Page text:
ISLAMABAD (AFP) - Pakistan's parliament amended an anti-terrorism law Wednesday, doubling the maximum prison sentence for those convicted of terror offences and allowing security forces to detain suspects for up to 60 days.
The Pakistani government had faced a battle to enact the tough anti-terror law that rights activists and opposition parties had attacked as repressive.
The Protection of Pakistan Bill 2014 allows security forces to detain suspects for up to 60 days without disclosing their whereabouts or the allegations against them.
It also allows for people who have been found guilty of terror offences to go to jail for 20 years, up from ten.
When the legislation was first introduced as ordinance in April it allowed for 90 days detention, which Human Rights Watch (HRW) and opposition parties criticised.
Security forces had been granted powers to open fire on anyone they see committing or "likely to commit" terror-related offences, but the amendment means now only senior officers can "as a last resort".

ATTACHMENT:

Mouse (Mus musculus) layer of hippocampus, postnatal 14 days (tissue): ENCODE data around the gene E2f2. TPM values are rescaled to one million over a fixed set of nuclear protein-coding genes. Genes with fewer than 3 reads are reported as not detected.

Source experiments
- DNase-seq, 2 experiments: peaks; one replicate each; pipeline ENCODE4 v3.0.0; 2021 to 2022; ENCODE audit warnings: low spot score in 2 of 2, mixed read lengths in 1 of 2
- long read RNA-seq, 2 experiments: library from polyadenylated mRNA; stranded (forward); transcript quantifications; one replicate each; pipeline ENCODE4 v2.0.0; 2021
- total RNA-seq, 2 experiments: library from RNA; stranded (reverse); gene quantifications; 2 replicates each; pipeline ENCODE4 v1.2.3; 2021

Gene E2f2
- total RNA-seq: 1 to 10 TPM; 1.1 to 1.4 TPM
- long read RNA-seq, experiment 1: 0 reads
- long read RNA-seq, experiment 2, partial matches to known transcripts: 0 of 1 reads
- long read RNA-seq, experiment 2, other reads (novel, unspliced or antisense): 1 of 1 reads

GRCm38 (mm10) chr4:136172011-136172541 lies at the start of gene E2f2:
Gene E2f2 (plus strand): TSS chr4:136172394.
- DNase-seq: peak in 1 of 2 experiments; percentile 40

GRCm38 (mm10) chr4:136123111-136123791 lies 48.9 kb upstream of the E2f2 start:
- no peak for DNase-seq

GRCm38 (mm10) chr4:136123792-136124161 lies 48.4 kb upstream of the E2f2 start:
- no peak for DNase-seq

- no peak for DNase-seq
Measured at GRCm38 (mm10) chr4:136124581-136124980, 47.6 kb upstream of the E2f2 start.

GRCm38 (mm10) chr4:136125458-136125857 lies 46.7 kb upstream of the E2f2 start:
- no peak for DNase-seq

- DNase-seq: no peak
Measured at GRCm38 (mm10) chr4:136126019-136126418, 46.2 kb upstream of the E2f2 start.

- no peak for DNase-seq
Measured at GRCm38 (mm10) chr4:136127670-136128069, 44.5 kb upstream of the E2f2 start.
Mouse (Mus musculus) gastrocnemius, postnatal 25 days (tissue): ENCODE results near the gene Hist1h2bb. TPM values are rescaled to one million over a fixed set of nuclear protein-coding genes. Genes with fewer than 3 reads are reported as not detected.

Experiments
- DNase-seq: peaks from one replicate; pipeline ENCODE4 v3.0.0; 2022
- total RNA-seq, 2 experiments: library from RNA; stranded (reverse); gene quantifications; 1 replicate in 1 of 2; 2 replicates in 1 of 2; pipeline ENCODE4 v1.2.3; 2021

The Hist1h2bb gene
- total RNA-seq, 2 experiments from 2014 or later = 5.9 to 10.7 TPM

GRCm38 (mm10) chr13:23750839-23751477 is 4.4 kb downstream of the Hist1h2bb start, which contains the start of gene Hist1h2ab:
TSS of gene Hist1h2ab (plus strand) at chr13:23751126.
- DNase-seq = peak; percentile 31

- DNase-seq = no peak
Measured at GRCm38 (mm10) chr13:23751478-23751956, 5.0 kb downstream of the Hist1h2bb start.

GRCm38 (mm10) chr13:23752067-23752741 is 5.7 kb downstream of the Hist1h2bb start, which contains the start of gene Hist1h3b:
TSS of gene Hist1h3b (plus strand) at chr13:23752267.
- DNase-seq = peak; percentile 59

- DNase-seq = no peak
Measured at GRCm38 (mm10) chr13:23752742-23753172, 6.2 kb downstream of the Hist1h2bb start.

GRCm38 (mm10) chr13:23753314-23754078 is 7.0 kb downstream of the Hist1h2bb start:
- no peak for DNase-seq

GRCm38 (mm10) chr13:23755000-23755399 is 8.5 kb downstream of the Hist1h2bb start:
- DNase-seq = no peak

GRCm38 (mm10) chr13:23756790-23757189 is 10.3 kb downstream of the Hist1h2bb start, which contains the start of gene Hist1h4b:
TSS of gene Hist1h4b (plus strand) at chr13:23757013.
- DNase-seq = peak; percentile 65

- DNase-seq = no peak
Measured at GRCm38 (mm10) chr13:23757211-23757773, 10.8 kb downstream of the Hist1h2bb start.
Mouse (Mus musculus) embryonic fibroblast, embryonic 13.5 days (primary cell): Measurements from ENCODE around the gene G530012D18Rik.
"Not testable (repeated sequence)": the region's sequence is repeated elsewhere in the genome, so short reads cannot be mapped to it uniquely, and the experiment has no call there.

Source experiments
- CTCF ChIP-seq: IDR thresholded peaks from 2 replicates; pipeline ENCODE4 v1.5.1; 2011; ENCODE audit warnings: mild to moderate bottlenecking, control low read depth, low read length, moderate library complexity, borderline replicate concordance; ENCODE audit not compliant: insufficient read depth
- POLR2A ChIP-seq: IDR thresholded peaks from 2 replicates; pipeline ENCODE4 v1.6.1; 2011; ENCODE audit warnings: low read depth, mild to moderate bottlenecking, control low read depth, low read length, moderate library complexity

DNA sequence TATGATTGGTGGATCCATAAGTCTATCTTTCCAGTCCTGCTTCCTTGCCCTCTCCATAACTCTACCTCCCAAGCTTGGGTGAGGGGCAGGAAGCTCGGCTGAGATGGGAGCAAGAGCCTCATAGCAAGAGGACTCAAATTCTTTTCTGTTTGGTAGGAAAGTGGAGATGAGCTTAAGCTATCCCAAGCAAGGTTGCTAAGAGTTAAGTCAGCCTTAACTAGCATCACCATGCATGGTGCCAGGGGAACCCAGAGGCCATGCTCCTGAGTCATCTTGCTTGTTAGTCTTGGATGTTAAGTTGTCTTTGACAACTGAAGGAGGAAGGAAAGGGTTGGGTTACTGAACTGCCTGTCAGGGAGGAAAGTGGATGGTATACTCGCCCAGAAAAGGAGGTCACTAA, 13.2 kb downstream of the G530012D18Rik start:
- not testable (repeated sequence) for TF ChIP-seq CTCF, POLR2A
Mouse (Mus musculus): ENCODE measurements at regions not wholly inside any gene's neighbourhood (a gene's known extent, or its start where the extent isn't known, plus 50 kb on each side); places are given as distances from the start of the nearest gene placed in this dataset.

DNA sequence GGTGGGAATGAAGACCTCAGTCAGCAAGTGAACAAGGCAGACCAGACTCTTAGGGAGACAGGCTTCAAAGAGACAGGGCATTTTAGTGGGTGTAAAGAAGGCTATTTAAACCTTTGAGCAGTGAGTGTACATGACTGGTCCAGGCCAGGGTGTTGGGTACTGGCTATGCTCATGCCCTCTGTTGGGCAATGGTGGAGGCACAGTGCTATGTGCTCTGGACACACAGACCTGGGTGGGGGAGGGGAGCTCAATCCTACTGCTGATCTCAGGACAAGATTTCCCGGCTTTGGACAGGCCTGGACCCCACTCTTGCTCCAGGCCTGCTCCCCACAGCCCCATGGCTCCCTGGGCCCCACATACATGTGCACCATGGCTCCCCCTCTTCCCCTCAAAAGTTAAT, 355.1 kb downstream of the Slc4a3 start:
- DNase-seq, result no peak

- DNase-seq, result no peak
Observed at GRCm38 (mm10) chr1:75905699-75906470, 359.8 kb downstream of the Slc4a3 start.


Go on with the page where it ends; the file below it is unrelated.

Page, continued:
Wednesday's amending and approval of the law by the lower house National Assembly came after the upper house Senate passed it the day before.
The law comes as the Pakistani military is engaged in a massive offensive against insurgents in the tribal area of North Waziristan.
The government of Prime Minister Nawaz Sharif introduced the legislation in a bid to curb the violence and instability blighting the nuclear-armed state.
Pakistan has been in the grip of a homegrown Taleban insurgency since 2007, with more than 6,800 people killed in bomb and gun attacks according to an AFP tally.
The nuclear-armed country also faces a violent separatist movement in southwestern Baluchistan province and rising sectarian violence, much of it orchestrated by banned groups such as Laskhar-e-Jhangvi.
Law enforcement agencies and the sclerotic courts system have struggled to make any impact on the violence.
The legislation is aimed at improving Pakistan's security and ensuring speedy convictions.
Pakistan minister Zahid Hamid said the law would also "give statutory cover" to armed forces fighting local and foreign militants in North Waziristan since the operation started in mid-June.
So far, 376 militants and 19 soldiers have been killed in the offensive and nearly 500,000 people have been displaced, according to the military, though with the area off-limits to journalists the number and identity of the dead is impossible to verify.
The nuclear-armed country also faces a violent separatist movement in southwestern Baluchistan province and rising sectarian violence, much of it orchestrated by banned groups such as Lashkar-e-Jhangvi.